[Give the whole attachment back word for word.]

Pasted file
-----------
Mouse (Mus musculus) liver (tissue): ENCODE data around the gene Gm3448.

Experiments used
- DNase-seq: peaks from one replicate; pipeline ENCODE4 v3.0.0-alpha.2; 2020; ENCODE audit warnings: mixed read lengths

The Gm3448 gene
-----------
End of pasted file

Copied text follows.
Mouse (Mus musculus) liver (tissue): ENCODE data around the gene Gm3448.

Experiments used
- DNase-seq: peaks from one replicate; pipeline ENCODE4 v3.0.0-alpha.2; 2020; ENCODE audit warnings: mixed read lengths

The Gm3448 gene